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# Python 3 Modules

## Python Modules

A module is a python file that contains variables and/or functions and or classes. Modules allow us to group related function into a single file so that we can re-use the module in many different files in our program. For example, let's say we are working on an application that deals with mathematical calculations, we can create a mathemagical module that will group all of the math code together then we can import it into any script that we want.

## Topics to be covered

In this tutorial, we will cover the following topics

• How to create modules
• How to import modules
• Built-in modules
• Python module methods

## How to create modules

Let's now create a simple module that we can import into a script and use it.

Create a new file `mathemagics.py`

Add the following code to `mathemagics.py`

``````def sum(x,y):
return x + y

def product(x,y):
return x * y
``````

HERE,

• `def sum(x,y):` defines a method called `sum` that accepts two numbers then returns their sum
• `def product(x,y):` defines a method called `product` that accepts two numbers then returns their product

## How to import modules

Let's now look at how we can use this module. Create another file called `app.py`.

Add the following code to it.

``````import mathemagics

x = 3
y = 7

print (f'The sum of {x} and {y} is {mathemagics.sum(x,y)}')
print (f'The product of {x} and {y} is {mathemagics.product(x,y)}')
``````

HERE,

• `import mathemagics` import the `mathemagics` module into our script
• `x = 3; y = 7` defines two variables `x` and `y` and assigns the values `3` and `7` to them respectively.
• `print (f'The sum of {x} and {y} is {mathemagics.sum(x,y)}')` prints the sum of `x` and `y` by calling the `sum` function that we created in the `mathemagics` module.

Executing the above code produces the following results.

``````The sum of 3 and 7 is 10
The product of 3 and 7 is 21
``````

In the above example, we are prefixing the function calls with the module name. While I personally like the term `mathemgics`, I refuse to repeatedly type it every time I want to call a function in it. How can we resolve that? Python allows us to import function from the module into our local script and work with them as if they are ordinary functions like so.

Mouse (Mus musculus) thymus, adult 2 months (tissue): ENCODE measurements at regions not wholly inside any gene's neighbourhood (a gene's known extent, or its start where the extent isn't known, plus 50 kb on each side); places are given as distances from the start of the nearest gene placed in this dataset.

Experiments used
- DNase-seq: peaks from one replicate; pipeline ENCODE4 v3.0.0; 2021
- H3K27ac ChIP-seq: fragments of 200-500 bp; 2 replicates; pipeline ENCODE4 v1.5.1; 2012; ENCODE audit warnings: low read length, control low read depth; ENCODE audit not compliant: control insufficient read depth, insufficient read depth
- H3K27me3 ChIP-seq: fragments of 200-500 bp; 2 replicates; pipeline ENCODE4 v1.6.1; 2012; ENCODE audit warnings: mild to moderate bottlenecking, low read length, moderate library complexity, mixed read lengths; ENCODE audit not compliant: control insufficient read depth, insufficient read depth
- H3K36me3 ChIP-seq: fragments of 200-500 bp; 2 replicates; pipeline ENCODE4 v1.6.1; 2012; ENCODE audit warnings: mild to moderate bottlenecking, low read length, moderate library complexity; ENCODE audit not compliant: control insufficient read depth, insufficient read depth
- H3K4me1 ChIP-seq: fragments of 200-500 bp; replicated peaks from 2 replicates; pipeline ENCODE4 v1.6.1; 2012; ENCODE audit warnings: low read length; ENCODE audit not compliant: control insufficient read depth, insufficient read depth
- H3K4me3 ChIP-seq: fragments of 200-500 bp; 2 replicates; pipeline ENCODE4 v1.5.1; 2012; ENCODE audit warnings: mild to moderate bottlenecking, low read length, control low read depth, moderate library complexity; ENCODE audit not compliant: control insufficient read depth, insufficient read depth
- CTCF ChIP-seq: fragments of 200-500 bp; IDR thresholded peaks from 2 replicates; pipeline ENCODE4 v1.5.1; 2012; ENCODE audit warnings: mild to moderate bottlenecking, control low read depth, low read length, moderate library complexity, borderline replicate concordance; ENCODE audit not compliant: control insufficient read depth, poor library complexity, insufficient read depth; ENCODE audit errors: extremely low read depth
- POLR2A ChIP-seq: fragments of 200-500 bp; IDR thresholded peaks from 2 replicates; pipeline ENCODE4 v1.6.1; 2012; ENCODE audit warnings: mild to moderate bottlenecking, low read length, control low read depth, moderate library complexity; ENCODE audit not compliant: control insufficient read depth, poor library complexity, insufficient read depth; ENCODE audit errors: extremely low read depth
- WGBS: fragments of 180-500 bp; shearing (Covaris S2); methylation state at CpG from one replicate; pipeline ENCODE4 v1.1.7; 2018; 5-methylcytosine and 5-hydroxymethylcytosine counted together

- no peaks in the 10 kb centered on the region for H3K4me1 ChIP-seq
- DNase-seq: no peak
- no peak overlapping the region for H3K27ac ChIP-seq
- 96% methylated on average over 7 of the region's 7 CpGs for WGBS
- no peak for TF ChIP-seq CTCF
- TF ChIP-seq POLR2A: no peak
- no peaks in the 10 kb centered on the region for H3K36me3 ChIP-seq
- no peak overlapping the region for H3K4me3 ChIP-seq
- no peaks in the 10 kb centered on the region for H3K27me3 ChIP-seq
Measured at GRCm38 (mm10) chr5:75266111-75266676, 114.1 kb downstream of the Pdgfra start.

``````from mathemagics import sum, product

x = 3
y = 7

print (f'The sum of {x} and {y} is {sum(x,y)}')
print (f'The product of {x} and {y} is {product(x,y)}')
``````

HERE,

• `from mathemagics import sum, product` uses the `from` keyword to import the functions `sum` and `product`.
• `sum(x,y); product(x,y)` utilizes the `sum` and `product` function without `mathemagics`.

The alternative way of importing the variables,methods and classes is using the asterisk `*` like so

``````from mathemagics import *
``````

The above method is generally not recommended as it has the potential of creating conflicts with the scope of the script where you are importing the module into.

## Built-in modules

Python comes with a good number of built-in modules. For example, `time` is a built-in module that we can use to work with dates and time in python. We can also work with `math` module that has methods for working with numeric data types.

Let's now look at a practical example that utilizes the built-in module `Fractions`.

``````from fractions import Fraction

print(Fraction(5, 10))
``````

HERE,

• `from fractions import Fraction` imports the `Fraction` module from the fractions package.
• `print(Fraction(5, 10))` converts `5, 10` to a fraction.

Executing the above code produces the following results

``````1/2
``````

Let's look at another built-in python module `http`. It is used to work with the Hyper Text Transfer Protocol. For those of you who will major into developing python web applications then you might encounter this module.

Let's look at how to import and use the `http` module.

``````from http import HTTPStatus

print(HTTPStatus.NOT_FOUND.value)

print(HTTPStatus.NOT_FOUND.phrase)

print(HTTPStatus.NOT_FOUND.description)
``````

HERE,

• `from http import HTTPStatus` imports the `HTTPStatus` class from the `http` module
• `print(HTTPStatus.NOT_FOUND.value)` prints the value of the status `NOT_FOUND`
• `print(HTTPStatus.NOT_FOUND.phrase)` prints the phrase associated with the `NOT_FOUND` status
• `print(HTTPStatus.NOT_FOUND.description)` prints the description of `NOT_FOUND`

Executing the above code produces the following results

``````404
Nothing matches the given URI
``````

### Tutorial challenge

Browser the standard python modules and create a simple example application that utilizes the any built-in module then share the results in the comments section. Sharing is one of the great ways to improve and increase your learning capacity.

## Summary

A module is simply a python file with a `*.py` extension that contains related pieces of code. This could be variables, methods, and classes. We use module to promote code reusability and to make our programs more organized. Python allows us to create custom modules, utilize built-in modules or third-party modules.